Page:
Police on Tuesday arrested the founder of Japanese language school Nova on embezzlement allegations, capping the fall of a businessman whose company had hundreds of thousands of students.
Police in the western city of Osaka arrested Nozomu Sahashi, the founder of what was Japan’s largest chain of language schools until last year, on suspicion of embezzlement, a police spokesman said, declining further comment.
Sahashi was accused of misusing 320 million yen ($2.97 million) from a benefits fund set up through employee contributions.
Sahashi admitted using the funds but denied any wrongdoing, saying the money went to refund students who had cancelled their contracts.
“I would like employees to know that I used the money for the company,” Sahashi said in a statement released Tuesday morning. “I did not spend a single penny of the company’s funds for my private purposes.”
Nova’s collapse began last year when the government ordered it to halt part of its operations as punishment for insufficiently refunding students.
The controversy triggered a flood of students cancelling their own lessons, leading the company to file for bankruptcy protection.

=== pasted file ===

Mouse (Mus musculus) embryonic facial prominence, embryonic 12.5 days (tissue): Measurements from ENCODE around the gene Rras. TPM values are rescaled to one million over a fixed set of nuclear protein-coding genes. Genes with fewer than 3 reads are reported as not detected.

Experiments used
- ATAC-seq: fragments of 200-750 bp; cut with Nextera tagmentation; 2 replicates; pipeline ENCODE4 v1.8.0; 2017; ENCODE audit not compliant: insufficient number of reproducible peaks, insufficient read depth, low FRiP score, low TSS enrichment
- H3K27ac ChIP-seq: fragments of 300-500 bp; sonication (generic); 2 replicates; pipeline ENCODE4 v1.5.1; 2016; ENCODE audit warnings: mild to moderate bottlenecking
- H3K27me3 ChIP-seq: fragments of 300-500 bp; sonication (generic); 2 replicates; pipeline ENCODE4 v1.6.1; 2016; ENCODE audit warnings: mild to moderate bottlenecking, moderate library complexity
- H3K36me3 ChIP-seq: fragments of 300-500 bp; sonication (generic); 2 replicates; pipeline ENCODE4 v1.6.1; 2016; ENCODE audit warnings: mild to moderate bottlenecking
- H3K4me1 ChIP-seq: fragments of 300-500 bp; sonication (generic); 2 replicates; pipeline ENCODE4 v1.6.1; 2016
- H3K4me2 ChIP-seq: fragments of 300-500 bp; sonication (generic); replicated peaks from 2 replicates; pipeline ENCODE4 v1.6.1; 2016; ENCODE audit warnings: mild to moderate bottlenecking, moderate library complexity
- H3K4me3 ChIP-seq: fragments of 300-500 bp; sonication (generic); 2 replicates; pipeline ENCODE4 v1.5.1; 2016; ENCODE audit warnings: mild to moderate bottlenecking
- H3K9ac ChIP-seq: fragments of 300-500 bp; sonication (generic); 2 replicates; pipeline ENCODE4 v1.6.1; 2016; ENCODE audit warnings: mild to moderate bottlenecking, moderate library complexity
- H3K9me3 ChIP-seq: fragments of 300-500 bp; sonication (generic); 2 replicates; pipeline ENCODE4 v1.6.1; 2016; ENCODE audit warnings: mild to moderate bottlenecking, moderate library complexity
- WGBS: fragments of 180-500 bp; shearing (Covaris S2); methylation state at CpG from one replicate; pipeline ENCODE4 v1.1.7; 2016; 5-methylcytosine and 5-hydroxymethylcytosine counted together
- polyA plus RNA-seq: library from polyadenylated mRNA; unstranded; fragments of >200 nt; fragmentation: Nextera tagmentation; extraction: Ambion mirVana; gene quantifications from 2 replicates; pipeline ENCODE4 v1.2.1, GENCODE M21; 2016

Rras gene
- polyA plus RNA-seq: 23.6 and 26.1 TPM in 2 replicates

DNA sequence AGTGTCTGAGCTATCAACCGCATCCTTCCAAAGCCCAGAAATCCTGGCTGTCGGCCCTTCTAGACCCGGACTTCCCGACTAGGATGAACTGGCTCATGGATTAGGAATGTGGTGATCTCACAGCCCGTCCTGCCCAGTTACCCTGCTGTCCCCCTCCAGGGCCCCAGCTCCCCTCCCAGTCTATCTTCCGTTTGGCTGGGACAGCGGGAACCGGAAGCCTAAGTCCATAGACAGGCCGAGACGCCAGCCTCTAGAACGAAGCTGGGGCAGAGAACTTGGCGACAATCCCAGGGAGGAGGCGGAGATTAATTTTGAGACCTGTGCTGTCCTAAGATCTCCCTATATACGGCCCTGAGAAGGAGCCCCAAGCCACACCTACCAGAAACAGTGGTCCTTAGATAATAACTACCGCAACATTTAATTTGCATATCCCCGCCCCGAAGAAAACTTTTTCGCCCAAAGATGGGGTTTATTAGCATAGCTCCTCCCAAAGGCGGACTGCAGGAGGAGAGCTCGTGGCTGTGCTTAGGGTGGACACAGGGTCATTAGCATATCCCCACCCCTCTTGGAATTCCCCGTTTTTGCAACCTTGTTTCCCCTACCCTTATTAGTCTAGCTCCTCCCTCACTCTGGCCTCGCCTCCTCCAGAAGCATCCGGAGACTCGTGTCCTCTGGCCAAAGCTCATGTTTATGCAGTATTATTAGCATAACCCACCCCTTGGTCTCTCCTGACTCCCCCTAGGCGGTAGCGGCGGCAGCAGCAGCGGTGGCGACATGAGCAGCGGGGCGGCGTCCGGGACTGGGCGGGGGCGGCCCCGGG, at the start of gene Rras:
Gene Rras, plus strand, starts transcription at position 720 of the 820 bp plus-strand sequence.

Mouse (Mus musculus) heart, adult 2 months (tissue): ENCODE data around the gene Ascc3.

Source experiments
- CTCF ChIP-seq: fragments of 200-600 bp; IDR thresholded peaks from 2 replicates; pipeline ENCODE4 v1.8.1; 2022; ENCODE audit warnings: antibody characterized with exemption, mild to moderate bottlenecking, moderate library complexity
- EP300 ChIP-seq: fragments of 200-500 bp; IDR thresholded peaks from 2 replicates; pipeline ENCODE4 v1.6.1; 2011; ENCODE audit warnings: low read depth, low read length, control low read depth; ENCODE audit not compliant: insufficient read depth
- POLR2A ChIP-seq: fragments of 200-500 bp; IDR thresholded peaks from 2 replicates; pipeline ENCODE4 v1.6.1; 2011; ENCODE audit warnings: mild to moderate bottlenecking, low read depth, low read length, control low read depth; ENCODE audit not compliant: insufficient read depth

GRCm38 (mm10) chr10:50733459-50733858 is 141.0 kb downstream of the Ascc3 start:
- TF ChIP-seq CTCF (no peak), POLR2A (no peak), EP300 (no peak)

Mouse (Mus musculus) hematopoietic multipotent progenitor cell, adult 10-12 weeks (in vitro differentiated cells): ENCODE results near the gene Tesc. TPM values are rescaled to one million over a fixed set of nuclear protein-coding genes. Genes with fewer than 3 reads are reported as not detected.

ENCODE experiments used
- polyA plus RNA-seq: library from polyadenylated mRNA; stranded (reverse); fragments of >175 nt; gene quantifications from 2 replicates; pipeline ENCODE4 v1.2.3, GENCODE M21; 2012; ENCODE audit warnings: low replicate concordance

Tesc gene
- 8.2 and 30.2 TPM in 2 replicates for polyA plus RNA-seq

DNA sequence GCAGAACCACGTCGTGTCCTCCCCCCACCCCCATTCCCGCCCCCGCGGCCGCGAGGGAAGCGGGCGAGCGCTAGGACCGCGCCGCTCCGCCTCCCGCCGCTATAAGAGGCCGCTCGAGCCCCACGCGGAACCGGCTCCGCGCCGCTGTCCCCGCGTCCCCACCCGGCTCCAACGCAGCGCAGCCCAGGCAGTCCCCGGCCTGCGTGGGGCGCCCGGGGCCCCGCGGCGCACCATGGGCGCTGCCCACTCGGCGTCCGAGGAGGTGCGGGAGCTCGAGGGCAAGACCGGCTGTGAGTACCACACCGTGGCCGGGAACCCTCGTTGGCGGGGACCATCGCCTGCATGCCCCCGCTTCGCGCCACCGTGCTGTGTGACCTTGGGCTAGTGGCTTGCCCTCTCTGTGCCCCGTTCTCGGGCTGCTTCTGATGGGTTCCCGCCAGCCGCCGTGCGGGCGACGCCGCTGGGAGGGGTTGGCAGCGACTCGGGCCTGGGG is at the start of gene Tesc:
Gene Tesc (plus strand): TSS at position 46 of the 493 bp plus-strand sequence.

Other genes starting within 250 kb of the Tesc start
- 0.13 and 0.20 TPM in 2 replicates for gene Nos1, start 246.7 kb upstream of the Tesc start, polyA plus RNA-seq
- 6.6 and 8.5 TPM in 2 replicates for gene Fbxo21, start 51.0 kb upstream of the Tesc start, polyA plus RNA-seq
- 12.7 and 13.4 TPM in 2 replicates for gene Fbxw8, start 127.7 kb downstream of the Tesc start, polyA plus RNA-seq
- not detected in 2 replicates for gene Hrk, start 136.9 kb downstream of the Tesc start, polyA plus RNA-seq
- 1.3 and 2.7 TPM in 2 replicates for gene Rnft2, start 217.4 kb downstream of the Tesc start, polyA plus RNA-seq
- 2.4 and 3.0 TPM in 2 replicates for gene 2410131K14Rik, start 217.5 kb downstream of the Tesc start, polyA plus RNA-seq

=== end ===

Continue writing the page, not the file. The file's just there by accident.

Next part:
“We hope the arrest will lead to clarifying the cause of the bankruptcy,” lawyers in charge of the company’s accounting in the bankruptcy said in a statement.
“We will study the possibility of filing civil cases against former president Sahashi,” they said.
Sahashi established Nova in 1981, tapping into a Japanese passion for language study by setting up schools with trademark blue-and-yellow signs across major cities.
Before its collapse, Nova had an estimated 400,000 students and 6,000 employees, some 4,500 of them foreigners. Many teachers were young people looking to spend a few years in Japan.
Some foreign teachers offered to give lessons for food after Nova’s collapse left them unemployed in one of the world’s most expensive countries.
A number of Nova schools have been taken over by G.communication Co., which is based in the central city of Nagoya.